This year’s annual Roosevelt Lecture, part of the Eleanor Roosevelt Lecture series dedicated to social justice and women’s history, celebrated the impact of critically acclaimed painter, sculptor, installation artist and videographer Maria Magdalena Campos-Pons. The focus was a display of her video “Rite of Initiation Sacred Bath (1991)” and images of her installation piece “Alchemy of the Soul, Elixir for the Spirits (2015).” The event was sponsored by the Women’s, Gender, and Sexuality Studies program, the African and Afro-American Studies department, the division of Creative Arts, the department of Fine Arts and the Rose Art Museum.
Campos-Pons is the Vanderbilt Cornelius endowed chair of Fine Arts at Vanderbilt University. Her work has been featured at the Rose Art Museum and other prominent galleries such as the Museum of Fine Arts, Boston.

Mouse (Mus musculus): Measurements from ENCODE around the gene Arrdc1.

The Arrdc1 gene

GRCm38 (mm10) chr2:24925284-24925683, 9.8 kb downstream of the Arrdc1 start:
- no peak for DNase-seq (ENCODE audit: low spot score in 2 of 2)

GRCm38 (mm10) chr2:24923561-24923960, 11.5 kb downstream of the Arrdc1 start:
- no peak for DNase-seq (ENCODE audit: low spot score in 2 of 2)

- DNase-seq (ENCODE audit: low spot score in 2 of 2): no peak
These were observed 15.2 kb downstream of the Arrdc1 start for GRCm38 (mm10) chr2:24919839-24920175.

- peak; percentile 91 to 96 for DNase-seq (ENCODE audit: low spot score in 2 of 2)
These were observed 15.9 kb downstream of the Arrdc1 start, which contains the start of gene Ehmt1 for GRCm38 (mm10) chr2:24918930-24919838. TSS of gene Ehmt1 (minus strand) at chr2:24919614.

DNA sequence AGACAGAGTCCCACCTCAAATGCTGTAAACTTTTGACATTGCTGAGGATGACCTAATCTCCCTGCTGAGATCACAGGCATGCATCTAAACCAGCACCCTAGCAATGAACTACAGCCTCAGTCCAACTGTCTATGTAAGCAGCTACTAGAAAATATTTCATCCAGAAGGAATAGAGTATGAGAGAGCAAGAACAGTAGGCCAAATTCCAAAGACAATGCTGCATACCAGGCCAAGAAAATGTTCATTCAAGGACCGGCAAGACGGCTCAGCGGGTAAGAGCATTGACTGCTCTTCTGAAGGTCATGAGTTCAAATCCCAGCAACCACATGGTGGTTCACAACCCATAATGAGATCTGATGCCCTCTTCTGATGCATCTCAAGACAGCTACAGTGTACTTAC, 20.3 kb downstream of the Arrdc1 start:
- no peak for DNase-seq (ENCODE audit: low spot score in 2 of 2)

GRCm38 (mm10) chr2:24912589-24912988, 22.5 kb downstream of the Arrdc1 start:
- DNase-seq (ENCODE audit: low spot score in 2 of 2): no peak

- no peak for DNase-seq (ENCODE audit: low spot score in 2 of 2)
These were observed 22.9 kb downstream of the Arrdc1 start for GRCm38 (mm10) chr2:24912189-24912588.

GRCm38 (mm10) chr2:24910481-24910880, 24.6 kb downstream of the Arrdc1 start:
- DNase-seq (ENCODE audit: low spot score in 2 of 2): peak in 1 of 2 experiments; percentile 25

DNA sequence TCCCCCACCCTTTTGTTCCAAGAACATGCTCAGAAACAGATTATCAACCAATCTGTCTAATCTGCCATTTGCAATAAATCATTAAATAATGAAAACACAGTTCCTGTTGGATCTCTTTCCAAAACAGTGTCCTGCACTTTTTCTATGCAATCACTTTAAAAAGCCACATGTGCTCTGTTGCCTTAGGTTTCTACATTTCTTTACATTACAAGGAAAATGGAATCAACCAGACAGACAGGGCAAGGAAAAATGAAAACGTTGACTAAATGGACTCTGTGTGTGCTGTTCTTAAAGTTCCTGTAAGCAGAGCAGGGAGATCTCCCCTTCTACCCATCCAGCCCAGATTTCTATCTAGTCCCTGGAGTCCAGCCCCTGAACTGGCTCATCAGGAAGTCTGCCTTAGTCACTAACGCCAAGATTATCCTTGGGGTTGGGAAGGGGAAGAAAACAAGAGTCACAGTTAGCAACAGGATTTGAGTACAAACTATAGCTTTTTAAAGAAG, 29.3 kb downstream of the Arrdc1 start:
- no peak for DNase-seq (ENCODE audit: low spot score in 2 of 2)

Introducing the event, Prof. Wendy Cadge (WGS), program chair of the WGS program, explained how influential Campos-Pons’ life was for her own immersion into the arts. Born in Cuba on the sugar plantation of Matanzas, Cuba, Campos-Pons’ work holds true to her complex ancestry, as she is of Nigerian, Hispanic and Chinese heritage, Cadge said.
Prof. Gannit Ankori (FA) explained that Campos-Pons’ art evokes stories of “the transatlantic slave trade, indigo and sugar plantations, oppression and resilience.” She said Campos-Pons’ work “highlights and echoes her complex heritage” by combining diverse media such as photography, performance, painting, film and video to metaphysically represent her experiences.
Full article at The Justice